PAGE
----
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Measuring potential negative effects of traditional harvesting practices on waterbirds: a case study with migrating curlews


Juan G. Navedo, Ciencias y Técnicas del Agua y del Medio Ambiente, Universidad de Cantabria, E-39005 Santander, Spain.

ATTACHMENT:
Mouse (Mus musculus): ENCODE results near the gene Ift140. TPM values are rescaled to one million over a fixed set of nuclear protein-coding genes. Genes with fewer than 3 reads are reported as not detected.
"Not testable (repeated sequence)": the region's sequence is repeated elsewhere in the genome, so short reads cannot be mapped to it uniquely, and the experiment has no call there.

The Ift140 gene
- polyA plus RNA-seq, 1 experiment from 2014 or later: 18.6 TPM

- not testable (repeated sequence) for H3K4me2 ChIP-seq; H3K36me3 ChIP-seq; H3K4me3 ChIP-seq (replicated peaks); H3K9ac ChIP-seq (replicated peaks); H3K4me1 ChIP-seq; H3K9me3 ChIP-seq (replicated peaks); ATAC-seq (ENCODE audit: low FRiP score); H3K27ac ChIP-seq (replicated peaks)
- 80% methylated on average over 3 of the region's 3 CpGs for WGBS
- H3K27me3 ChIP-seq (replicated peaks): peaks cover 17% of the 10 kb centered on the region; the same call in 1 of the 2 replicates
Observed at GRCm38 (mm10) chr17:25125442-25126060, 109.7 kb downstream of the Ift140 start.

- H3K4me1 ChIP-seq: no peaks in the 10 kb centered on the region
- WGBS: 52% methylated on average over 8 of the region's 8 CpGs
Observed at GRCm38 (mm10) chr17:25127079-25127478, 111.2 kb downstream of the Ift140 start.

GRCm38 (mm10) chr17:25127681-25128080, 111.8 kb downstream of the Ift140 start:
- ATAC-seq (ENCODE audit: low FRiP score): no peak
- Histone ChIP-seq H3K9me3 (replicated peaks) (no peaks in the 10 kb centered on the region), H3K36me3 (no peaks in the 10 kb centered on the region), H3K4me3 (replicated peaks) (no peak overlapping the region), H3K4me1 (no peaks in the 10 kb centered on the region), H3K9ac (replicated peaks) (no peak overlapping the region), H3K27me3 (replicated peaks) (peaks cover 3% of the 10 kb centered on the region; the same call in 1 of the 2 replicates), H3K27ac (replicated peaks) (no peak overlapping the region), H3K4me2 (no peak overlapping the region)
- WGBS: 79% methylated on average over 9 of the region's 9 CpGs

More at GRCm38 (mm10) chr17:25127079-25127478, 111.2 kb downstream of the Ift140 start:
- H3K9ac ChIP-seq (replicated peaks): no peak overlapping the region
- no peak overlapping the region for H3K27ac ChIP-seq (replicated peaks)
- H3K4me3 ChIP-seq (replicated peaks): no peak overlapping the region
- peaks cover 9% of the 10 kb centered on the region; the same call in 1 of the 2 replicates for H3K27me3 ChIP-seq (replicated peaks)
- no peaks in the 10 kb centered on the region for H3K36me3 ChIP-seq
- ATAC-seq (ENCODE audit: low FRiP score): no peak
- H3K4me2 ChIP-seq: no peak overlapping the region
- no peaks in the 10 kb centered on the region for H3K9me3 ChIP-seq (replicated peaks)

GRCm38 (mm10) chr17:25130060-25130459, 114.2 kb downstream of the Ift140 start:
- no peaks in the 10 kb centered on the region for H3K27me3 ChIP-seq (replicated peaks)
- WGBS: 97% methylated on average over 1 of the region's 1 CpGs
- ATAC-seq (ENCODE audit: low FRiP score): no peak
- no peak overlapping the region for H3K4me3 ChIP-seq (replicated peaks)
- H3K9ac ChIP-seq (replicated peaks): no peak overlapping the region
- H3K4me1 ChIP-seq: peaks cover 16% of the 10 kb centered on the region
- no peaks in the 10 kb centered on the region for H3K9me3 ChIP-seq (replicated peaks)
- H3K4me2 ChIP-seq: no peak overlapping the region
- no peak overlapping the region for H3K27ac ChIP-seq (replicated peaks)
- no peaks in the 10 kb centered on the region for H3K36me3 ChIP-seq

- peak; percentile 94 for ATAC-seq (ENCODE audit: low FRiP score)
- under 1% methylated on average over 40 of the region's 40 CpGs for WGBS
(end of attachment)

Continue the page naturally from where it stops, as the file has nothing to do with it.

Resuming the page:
Because of potential conflicts between commercial and conservation interests, one challenge in coastal-area management is how to regulate harvesting practices in coastal areas without adversely affecting the survival of migratory waterbirds. In most Spanish intertidal areas of importance for shorebirds, managers have concentrated only on stock management of the shellfish species. Here, we studied aspects of the foraging behaviour of Eurasian curlews Numenius arquata migrating through a Ramsar area in north Spain in the presence and absence of hand harvesters. We aimed to assess potential negative effects on curlews with a view to making coastal management recommendations that would help reduce conflict between local people and waterbirds. The average density of hand harvesters and foraging curlews at low tide was 0.56±0.09 persons per 10 ha and 16.47±0.73 birds per 10 ha, respectively. The presence of harvesters had a significant effect on foraging activity (no harvesting: 86.47±1.01%; harvesting: 82.70±1.00%). However, the absence of significant differences in all other foraging variables, between days with and without harvesting, indicated that curlews were able to compensate for the impact of harvesters on their foraging activity. We recommend, as a point of departure, that intertidal coastal managers of this Spanish site and similar areas of importance for shorebirds limit the harvesting load to <0.56 persons per 10 ha−1 at least during autumn migration.